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Olympians should have access to COVID vaccine, says Campbell

Frontline health workers and vulnerable parts of the community, including those in aged care homes, will be at the top of the list to get the two-step immunisation. Normally, healthy, ultra-fit Olympians would be well down the pecking order given their low-risk demographic.

Around 500 doses of the vaccine would have to be set aside for Australia’s Olympic team over coming months, with Campbell saying that if it becomes a prerequisite to compete, the doses should be made available.

“If it’s a prerequisite, then I think we should get some sort of priority. If it’s not a prerequisite, we should be able to choose whether we get it before or after the Olympics. They are preparing for the Games as if there were no vaccine and whether or not athletes are vaccinated, I still think they would be able to compete,” Campbell said.

“It’s a tough one. I think athletes have sacrificed a lot to represent Australia and if we look back on the year, I think we can appreciate how much sport brings to Australia. It’s part of our culture and our identity. In that case, I think that if it is a prerequisite to compete, then athletes should be able to get access to the vaccine.

“Frontline healthcare workers obviously have to be at the front of the queue because they are exposed to this all the time. So I’m not saying we go in front of anyone like that or the high-risk or elderly. But if we require the vaccine to do our job, I’d hope that would be made available before the Games. Working from home isn’t an option.”

The matter of vaccine roll-outs has become a tricky issue for the IOC and Olympic federations around the world, with officials treading a very fine line between agitating on behalf of their athletes and being seen to ‘jump the queue’ over more vulnerable parts of the community.

Long-serving IOC member Dick Pound told Sky News that he didn’t believe taking 400 vaccines out of millions in Canada would cause an outcry, especially if it mean the difference between sending an Olympic team to Japan or staying at home.

“In Canada where we might have 300 or 400 athletes – to take 300 or 400 vaccines out of several million in order to have Canada represented at an international event of this stature, character and level – I don’t think there would be any kind of a public outcry about that,” Pound said.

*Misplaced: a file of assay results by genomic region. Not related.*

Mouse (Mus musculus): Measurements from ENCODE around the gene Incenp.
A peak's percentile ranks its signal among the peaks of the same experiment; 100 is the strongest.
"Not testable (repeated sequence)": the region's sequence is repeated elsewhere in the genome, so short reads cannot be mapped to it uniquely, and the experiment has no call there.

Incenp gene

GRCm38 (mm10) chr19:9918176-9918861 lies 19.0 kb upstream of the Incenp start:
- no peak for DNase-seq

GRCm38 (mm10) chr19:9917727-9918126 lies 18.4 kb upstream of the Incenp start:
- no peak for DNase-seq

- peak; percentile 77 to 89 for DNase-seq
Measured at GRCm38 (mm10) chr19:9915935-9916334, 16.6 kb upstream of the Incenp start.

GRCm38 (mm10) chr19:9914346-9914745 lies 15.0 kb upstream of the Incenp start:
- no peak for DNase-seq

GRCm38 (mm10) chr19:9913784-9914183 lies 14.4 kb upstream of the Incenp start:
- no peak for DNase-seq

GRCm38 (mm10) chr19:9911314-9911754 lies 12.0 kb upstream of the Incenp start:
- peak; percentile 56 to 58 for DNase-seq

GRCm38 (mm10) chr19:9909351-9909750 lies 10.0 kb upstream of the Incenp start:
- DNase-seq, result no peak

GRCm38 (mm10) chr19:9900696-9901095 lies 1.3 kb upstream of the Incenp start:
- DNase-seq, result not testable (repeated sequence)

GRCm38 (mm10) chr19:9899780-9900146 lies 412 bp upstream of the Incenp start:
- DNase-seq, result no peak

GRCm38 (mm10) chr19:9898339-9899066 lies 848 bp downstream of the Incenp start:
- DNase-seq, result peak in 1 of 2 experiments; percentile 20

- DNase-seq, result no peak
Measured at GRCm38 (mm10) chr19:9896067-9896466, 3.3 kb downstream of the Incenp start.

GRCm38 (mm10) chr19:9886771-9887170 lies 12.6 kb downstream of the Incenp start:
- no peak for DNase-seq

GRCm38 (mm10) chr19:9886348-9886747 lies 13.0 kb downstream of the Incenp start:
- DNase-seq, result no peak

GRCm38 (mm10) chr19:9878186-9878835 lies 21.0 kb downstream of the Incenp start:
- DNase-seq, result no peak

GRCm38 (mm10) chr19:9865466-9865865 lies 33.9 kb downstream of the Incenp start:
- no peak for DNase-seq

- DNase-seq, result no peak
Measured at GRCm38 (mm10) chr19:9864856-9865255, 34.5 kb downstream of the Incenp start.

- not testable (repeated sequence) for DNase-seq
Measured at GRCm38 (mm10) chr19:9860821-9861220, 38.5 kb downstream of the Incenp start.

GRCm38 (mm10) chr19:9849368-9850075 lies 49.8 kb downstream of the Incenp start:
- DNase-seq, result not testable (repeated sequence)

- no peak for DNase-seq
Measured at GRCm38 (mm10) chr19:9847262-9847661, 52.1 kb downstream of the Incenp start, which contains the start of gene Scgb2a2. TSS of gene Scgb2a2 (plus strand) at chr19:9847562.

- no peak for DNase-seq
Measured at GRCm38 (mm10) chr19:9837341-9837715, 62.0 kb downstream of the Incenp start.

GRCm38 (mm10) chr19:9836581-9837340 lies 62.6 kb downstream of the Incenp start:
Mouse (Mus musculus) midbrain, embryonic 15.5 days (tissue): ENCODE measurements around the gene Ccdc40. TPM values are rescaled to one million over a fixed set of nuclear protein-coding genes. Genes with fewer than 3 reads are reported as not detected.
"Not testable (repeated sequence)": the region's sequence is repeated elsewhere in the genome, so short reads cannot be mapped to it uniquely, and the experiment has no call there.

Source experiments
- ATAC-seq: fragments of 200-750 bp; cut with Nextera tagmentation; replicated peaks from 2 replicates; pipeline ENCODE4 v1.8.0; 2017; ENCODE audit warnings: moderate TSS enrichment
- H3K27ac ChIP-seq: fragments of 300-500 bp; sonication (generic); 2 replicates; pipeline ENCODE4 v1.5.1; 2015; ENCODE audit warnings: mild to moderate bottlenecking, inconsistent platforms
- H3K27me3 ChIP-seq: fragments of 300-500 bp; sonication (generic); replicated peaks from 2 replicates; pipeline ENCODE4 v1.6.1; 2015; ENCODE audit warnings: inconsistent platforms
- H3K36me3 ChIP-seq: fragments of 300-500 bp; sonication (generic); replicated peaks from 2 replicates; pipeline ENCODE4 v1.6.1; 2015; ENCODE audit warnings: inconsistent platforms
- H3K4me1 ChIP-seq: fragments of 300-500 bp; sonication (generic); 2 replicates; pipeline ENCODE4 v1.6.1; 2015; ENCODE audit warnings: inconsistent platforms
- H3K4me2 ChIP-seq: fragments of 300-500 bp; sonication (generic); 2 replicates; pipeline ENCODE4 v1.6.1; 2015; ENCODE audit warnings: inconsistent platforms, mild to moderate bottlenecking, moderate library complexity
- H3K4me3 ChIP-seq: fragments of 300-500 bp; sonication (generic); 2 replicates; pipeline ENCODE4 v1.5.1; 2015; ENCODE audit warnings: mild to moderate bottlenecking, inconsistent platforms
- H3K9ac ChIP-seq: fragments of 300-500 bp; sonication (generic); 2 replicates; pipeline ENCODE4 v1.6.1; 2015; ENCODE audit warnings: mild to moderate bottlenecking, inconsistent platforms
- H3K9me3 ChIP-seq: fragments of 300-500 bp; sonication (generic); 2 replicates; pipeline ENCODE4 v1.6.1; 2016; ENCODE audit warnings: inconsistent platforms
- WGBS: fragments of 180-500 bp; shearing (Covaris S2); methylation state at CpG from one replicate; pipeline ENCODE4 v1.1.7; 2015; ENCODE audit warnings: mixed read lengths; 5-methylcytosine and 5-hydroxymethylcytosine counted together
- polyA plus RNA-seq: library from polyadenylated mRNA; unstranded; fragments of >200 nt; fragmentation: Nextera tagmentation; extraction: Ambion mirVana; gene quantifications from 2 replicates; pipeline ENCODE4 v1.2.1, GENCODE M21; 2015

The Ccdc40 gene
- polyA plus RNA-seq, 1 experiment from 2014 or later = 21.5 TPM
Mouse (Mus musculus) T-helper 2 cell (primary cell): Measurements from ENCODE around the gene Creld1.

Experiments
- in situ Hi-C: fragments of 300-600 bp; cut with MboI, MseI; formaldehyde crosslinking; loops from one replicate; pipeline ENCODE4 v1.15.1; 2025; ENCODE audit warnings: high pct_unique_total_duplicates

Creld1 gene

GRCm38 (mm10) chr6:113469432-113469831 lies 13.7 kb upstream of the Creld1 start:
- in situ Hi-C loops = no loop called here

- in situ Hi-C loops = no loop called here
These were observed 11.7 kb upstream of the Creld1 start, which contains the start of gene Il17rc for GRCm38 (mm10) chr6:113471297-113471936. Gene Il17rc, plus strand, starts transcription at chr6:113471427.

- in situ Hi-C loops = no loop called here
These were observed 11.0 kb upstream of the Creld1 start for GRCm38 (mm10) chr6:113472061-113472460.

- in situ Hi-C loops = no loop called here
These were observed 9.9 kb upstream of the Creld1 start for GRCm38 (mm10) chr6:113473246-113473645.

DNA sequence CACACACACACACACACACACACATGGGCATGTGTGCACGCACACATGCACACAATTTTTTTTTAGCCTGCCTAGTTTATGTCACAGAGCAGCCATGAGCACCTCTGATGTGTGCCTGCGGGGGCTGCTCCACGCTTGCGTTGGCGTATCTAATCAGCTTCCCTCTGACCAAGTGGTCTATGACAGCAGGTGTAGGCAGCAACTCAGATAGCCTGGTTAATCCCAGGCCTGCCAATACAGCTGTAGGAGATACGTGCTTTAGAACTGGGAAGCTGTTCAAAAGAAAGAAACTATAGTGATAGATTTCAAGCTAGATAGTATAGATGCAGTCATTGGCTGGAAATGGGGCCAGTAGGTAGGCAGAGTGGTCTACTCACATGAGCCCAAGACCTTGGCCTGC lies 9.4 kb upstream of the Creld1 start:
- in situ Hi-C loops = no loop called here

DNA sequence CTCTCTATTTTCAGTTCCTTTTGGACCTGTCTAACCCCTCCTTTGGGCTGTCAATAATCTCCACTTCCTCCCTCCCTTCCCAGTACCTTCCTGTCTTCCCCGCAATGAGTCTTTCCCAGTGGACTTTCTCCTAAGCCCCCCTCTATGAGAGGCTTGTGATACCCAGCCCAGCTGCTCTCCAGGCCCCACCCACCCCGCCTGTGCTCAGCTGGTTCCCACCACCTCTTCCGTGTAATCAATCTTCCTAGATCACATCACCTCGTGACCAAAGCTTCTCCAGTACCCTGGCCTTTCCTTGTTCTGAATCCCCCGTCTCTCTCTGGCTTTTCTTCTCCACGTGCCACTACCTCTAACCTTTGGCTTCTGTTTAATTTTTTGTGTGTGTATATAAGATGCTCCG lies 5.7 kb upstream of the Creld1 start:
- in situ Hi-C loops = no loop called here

“It’s a decision for each country to make and there will be people saying they are jumping the queue but I think that is the most realistic way of it going ahead.”

The AOC has yet to state its case publicly but the British Olympic Association and UK Sport told The Guardian the most vulnerable parts of the population deserved priority and they hoped there was still the chance for athletes to be vaccinated once that phase was completed.

Campbell said the AOC Athletes’ Commission had yet to officially meet this year but it would be on their agenda. In the meantime, she said Australia’s chef de mission Ian Chesterman had been in regular contact as the AOC tries to plan things down to the second to ensure the safety of competitors.


Even if a vaccine were made available, Campbell said she still had questions about potential side effects and the possibility of it affecting performance, even to a fraction of a per cent. WADA, the World Anti-Doping Authority, said it was continuing studies on the multiple vaccines but did not believe any would contravene anti-doping rules.

Campbell is unlikely to be alone among elite athletes in wanting more information on the vaccine and said she would seek out leading sports doctors ahead of any injection, just like she would with any other vaccine or medical treatment.

“I would like to see more medical data before I go getting a vaccine. As athletes, we have to be incredible careful about things we put in our bodies, because we push our bodies to the final couple of per cent. Anything that could possibly interfere with that, if there were any side effects, I would want to make sure that was a very, very low risk before I took the vaccine,” Campbell said.

“I would want to speak to some very specialised sport doctors before I get the vaccine. When I get the flu vaccine, for example, I would then have a couple of weeks when I take it a little easier in training. But I will listen to medical advice. If the only way to go the Olympics was to get a vaccine, I would get the vaccine.”

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